2. Mary, what you describe fits perfectly with an educational initiative to engage in “problem-based learning.” As in, pose a question or case study to the students, then let them research what the problem is, how to treat it, what controversies there are about the problem and/or the treatment, etc. The younger clinicians I have worked with who went through programs using such a model are fun to work with because they are trained to think about not just what they are doing, but WHY and to go right away to a lit search if confronted with something they are not sure they understand. Having had a chance to be a guest lecturer for a semester or portion of a semester, I found that it took a lot of prep time to scaffold the students’ efforts and they were a little intimidated by the “learn something for yourself, share it, and we’ll discuss it” approach vs the “I’ll tell you what you need to know and then ask you to regurgitate it on an exam” approach. But, I think, overall a positive experience.

    • Thank you for the comment. I really dislike the common binge and purge methodology many students are exposed to (and I mean elementary, HS, and university level students).

      Knowing how to find an answer is so much more worthwhile than just being able to regurgitate a spoon-fed answer. Even if the answer isn’t exactly 100% right – at least they went through the work and figured something out.

  3. Great review Mary! I’m really enjoying this series and it’s encouraging me to try and spend more time reading my ASHA journals! 🙂

  4. Pingback: Research Tuesday – September Roundup | "Talks Just Fine"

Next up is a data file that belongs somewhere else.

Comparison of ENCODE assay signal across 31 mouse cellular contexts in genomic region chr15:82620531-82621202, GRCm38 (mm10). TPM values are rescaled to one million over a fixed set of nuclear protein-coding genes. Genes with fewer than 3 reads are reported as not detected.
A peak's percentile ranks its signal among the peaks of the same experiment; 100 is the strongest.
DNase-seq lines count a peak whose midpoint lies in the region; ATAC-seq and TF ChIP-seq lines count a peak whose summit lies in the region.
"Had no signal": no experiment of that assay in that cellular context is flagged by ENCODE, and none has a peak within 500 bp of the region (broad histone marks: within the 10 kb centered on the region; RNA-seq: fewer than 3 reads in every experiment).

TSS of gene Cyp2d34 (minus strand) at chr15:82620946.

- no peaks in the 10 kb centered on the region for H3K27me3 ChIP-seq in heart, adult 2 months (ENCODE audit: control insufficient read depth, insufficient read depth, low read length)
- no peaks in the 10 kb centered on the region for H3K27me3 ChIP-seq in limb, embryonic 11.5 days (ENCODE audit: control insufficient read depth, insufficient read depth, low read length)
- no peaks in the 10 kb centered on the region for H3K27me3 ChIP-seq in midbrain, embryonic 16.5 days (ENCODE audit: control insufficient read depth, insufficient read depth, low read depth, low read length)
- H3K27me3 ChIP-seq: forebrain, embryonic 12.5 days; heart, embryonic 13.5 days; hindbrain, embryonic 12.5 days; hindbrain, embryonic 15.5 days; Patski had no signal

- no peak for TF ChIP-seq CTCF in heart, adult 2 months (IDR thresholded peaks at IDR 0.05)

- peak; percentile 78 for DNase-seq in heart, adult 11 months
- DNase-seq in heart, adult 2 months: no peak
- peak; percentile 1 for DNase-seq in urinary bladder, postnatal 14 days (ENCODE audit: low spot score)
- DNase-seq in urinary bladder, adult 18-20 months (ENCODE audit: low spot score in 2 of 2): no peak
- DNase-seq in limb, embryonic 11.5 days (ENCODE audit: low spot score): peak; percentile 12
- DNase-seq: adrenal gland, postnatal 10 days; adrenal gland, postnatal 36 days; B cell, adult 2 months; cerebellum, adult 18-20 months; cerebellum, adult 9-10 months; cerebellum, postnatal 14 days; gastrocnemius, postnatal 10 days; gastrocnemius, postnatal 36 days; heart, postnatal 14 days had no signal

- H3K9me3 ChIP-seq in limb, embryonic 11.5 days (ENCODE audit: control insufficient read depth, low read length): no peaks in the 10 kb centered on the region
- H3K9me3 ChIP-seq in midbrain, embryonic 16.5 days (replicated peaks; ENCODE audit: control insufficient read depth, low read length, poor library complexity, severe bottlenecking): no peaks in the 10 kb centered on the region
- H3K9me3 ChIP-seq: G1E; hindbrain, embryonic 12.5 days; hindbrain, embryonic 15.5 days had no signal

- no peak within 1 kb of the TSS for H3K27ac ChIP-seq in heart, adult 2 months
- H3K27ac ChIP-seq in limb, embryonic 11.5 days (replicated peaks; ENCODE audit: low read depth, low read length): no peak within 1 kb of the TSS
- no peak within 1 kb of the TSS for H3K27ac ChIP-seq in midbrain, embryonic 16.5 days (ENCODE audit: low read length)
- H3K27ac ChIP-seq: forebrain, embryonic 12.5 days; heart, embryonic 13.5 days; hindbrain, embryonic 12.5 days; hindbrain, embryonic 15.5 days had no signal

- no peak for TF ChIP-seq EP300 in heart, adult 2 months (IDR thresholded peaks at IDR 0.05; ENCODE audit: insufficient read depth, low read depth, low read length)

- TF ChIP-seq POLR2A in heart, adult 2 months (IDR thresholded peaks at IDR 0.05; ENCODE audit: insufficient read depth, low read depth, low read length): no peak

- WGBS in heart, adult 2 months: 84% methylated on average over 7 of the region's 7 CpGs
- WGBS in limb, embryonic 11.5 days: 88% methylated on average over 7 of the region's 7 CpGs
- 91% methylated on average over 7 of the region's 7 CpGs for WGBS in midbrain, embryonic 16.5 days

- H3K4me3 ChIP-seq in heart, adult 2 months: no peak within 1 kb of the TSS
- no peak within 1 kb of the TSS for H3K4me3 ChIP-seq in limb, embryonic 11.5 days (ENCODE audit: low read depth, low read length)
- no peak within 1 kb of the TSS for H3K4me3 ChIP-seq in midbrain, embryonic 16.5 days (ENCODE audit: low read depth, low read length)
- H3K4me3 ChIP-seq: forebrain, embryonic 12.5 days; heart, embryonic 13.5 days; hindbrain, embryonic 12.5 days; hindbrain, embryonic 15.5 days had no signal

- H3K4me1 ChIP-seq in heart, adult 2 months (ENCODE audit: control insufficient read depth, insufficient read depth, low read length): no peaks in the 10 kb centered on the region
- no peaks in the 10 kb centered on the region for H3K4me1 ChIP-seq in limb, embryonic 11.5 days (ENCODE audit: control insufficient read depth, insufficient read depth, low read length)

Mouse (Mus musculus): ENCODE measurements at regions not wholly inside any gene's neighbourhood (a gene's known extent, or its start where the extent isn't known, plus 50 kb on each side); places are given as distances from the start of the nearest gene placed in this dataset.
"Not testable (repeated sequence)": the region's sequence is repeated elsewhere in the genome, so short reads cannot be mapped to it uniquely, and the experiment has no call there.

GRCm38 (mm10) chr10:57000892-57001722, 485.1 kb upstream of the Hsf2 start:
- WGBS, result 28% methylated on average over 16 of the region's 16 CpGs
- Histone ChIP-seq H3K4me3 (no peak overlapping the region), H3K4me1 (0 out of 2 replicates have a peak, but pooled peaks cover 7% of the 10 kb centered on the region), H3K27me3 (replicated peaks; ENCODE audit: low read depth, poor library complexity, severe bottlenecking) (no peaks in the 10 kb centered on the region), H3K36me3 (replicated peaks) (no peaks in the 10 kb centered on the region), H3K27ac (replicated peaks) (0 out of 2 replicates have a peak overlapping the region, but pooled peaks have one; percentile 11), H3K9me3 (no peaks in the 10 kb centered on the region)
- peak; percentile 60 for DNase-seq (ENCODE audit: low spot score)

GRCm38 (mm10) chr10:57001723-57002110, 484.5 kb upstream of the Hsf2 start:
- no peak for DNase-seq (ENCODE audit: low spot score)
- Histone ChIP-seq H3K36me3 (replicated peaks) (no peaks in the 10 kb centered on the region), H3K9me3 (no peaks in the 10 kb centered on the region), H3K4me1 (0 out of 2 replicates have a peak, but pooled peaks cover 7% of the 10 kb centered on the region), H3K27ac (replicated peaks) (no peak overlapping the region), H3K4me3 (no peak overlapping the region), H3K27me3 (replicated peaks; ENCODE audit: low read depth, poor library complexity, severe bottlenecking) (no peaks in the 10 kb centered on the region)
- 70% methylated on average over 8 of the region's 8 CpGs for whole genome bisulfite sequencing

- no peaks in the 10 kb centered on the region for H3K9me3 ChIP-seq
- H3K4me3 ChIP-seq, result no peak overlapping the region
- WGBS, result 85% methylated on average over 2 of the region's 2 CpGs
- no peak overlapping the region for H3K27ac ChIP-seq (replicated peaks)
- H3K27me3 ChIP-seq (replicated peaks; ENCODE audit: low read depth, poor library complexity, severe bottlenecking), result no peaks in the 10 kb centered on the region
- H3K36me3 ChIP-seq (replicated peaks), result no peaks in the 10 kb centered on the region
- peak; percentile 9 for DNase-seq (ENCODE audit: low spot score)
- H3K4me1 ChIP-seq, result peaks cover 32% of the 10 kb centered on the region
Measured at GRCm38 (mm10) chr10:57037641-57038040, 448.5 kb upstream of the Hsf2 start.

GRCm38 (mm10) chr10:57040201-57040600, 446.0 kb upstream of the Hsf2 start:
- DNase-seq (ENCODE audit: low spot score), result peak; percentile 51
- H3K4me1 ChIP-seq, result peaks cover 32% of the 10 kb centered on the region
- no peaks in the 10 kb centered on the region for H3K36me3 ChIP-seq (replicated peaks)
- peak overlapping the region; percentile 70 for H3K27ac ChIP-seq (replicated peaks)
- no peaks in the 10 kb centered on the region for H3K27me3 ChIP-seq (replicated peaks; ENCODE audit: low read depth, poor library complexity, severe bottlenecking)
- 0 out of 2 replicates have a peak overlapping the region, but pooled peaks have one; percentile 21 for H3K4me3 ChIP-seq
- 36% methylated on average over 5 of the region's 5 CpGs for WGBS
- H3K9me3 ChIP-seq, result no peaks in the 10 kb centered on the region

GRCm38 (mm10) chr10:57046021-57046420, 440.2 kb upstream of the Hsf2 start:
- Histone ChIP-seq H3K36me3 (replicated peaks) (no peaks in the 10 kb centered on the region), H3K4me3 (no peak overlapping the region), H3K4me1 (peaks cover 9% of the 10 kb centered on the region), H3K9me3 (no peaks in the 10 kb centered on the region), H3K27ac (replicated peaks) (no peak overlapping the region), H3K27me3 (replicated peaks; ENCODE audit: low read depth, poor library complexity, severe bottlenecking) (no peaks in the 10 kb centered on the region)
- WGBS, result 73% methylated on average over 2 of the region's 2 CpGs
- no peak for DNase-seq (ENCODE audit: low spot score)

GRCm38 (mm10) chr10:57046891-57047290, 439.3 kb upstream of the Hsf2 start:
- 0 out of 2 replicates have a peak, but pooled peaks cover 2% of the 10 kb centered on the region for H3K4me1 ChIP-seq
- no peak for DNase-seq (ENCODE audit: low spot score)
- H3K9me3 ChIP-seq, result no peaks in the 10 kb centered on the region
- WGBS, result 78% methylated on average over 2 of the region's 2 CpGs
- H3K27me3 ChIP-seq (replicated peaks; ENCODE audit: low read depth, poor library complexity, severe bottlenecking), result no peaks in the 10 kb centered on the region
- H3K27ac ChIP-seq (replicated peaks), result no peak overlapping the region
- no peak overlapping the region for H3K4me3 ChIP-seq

5. Your blog reminded me of an experience I had when I deliberately designed a multidisciplinary practicum program to encourage evidence-based decision making. The students were supposed to pose a clinical question based on the rather difficult patients they were treating and then construct an answer after consulting the literature and integrating their findings with their (admittedly limited) clinical experience. One student posed an excellent question, went into the literature, failed to find a perfect RCT that answered the question, did find an RCT that answered another question, so she changed her question and presented a completely different report! She couldn’t understand why I was so unhappy with her! This was the student’s final internship too. Students persist in behaving as if EPB assignments are some kind of game: the goal is to get an A in class and then you can forget all about an exercise perceived to have no clinical relevance. That’s the first problem. The second problem is the incorrect assumption that EPB is all about “levels of evidence” and RCTs: it is not.